Date: 7/2/18 7:01 am
From: <market...>
I was at the nursery earlier that morning and confirmed 8 green herons on
the north side hunting in the shallows as well as a cattle egret perched on
a post watching all. FYI - I first spotted the neotropic here last
Tuesday, June 26. I had no idea it was a neotropic though.

Here are a couples shot that I got of it Sunday morning -
.jpg and

No shorebird that I could see but the American and Fish Crows were taking
advantage of the low water line and fishing successfully.

I talked with Hatchery personnel about 3 weeks ago who said that the red
eared sunfish in the pond should be ready to be released about mid-July. I
imagine this is why they have let the water get this low. I visit a
couple times a week and will report when I see the release. I imagine that
will bring the some shorebirds in.

I visited last Friday and someone had a fireworks party on the dike and left
all of their trash. I took a couple Wal-Mart bags with me Sunday morning to
clean it up but someone had beat me to it. This place is one of the
cleanest always.

Lastly, the State people came through about a week ago and mowed the dike
and road sides. Now is a great time to come out and enjoy without too many
weeds to wade.

Ron Bird

From: The Birds of Arkansas Discussion List <ARBIRD-L...> On
Behalf Of Joseph C. Neal
Sent: Sunday, July 1, 2018 4:11 PM
To: <ARBIRD-L...>

A Neotropic Cormorant at Beaver Lake Nursery Pond this morning may have been
there since at least June 21. In terms of plumage, this bird looks quite a
bit like the Neotropic currently at SWEPCO Lake-Eagle Watch Nature Trail.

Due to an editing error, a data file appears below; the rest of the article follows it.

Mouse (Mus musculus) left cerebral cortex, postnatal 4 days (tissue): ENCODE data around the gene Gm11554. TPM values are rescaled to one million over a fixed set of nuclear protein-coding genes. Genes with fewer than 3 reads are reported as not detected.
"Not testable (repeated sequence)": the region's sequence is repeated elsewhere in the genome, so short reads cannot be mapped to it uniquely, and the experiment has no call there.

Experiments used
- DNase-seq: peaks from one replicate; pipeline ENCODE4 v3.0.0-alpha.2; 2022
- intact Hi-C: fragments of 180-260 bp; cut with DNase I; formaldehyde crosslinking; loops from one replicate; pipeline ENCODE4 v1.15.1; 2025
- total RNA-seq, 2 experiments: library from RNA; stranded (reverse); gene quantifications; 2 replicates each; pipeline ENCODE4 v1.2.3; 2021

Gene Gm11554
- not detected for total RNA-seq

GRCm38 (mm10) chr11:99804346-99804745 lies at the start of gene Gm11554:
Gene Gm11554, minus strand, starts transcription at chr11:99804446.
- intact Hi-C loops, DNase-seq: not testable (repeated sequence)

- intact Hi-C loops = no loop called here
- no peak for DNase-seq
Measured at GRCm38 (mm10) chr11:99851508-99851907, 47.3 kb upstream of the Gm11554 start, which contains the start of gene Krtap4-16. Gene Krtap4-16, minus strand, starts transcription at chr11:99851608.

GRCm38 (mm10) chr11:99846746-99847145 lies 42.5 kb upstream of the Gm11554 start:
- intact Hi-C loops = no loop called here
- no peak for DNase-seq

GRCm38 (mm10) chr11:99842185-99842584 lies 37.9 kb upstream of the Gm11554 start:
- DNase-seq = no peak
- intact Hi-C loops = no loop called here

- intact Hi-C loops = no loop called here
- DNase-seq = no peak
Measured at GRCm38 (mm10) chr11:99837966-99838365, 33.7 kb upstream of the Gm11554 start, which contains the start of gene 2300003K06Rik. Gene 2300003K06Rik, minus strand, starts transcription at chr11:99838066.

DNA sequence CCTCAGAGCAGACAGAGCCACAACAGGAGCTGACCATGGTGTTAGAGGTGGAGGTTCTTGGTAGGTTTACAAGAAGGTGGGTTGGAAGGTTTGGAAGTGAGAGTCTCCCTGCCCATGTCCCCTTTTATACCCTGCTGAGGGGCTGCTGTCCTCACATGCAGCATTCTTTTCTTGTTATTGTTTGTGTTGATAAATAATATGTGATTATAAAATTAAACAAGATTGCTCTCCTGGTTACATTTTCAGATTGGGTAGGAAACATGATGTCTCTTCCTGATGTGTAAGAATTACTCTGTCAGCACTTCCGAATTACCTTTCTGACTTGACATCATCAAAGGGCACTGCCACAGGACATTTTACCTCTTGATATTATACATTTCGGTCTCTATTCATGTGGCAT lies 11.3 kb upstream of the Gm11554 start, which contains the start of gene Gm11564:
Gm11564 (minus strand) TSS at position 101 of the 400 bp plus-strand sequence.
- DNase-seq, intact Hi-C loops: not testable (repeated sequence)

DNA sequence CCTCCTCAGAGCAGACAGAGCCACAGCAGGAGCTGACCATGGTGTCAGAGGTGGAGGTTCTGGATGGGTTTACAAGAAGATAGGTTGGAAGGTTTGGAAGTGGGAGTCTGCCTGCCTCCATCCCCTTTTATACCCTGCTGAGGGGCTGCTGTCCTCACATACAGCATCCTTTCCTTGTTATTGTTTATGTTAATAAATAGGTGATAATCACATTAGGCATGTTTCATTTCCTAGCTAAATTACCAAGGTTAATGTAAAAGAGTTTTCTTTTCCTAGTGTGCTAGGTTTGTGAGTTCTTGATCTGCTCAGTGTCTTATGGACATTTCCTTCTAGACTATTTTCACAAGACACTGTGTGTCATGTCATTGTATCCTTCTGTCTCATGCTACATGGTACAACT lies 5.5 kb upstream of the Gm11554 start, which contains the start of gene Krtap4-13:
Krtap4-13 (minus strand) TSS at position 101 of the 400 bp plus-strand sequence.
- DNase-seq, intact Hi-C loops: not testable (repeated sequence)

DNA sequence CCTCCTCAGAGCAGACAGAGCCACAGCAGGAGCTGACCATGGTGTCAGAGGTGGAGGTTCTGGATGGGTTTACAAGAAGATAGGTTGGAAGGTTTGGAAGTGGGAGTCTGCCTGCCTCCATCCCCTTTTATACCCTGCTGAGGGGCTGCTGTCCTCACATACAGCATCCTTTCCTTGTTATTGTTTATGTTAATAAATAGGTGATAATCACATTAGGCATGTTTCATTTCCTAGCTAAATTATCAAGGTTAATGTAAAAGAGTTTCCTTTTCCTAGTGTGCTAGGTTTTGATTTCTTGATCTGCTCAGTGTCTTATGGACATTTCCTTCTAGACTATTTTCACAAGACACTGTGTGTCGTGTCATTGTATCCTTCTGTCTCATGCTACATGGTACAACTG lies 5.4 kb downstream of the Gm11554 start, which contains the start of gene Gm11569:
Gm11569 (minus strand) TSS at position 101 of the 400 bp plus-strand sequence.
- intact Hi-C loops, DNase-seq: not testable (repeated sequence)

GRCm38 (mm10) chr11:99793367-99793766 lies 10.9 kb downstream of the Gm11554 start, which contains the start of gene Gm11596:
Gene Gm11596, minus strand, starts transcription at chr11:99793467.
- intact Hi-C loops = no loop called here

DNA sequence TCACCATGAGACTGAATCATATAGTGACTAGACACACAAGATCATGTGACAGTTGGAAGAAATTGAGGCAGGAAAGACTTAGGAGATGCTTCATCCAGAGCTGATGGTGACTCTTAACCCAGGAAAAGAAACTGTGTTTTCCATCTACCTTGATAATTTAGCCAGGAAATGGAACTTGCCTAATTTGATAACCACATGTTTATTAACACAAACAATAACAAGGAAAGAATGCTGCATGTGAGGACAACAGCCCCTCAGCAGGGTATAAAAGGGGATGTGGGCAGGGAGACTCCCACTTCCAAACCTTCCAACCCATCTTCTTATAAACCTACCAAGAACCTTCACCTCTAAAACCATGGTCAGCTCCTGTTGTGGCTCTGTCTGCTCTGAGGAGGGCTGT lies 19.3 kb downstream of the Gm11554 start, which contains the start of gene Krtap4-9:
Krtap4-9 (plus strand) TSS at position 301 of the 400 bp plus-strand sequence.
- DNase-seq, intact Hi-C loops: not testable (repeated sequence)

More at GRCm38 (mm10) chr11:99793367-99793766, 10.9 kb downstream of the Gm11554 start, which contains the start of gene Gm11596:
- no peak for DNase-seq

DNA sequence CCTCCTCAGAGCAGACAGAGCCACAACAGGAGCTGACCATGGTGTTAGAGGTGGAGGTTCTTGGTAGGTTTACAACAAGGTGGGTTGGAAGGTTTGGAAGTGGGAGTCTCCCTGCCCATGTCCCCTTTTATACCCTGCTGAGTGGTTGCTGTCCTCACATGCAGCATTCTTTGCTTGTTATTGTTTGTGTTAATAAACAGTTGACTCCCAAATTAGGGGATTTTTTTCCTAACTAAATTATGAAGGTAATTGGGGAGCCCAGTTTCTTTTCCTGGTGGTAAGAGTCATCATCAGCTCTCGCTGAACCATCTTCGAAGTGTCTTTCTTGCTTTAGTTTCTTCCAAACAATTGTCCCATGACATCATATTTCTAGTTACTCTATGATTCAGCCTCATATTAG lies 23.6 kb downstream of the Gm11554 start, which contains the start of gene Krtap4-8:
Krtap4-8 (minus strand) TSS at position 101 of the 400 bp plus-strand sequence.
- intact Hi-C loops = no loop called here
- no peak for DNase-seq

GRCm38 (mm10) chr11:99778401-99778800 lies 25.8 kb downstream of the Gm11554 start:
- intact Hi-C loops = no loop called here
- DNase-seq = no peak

Observations for this species in the Ozarks date to 2011, all from Eagle
Watch. Today's bird adds a second location.

Other observations: edible blackberries. Tree Swallows still have active
nests around the pond. A flock of American Goldfinches were apparently
attracted to the downy-fluff of willow seeds - 8 in one tree. Orchard
Orioles are still singing. A nice mudflat is developing along the pond's
north side. We didn't see any shorebird migrants there this morning, but at
least 4 Green Herons were present. A Ruby-throated Hummingbird was probing
flowers of Germander or Wood Sage. Perched on leaves of Trumpet Creeper at
the blind: a striking yellowish-orange damselfly, maybe Orange Bluet.

Overall, this was a wonderful Sunday morning service, very much in the
spirit of poet Emily Dickinson:

"Some keep the Sabbath going to Church -
I keep it, staying at Home -
With a Bobolink for a Chorister -
And an Orchard, for a Dome -

Some keep the Sabbath in Surplice -
I, just wear my Wings -
And instead of tolling the Bell, for Church,
Our little Sexton - sings.

God preaches, a noted Clergyman -
And the sermon is never long,
So instead of getting to Heaven, at last -
I'm going, all along."

Or in our case, most of this morning, until it started to thunder,
lightning, then rain.

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